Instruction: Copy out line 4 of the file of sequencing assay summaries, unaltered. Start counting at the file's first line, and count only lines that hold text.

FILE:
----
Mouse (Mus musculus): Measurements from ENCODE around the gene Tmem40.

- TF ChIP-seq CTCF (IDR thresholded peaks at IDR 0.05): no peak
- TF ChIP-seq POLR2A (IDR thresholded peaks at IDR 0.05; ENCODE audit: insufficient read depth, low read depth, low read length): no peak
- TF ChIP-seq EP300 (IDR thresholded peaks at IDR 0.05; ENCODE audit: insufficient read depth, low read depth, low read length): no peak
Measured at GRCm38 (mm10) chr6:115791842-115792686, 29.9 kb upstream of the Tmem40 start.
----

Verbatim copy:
- TF ChIP-seq EP300 (IDR thresholded peaks at IDR 0.05; ENCODE audit: insufficient read depth, low read depth, low read length): no peak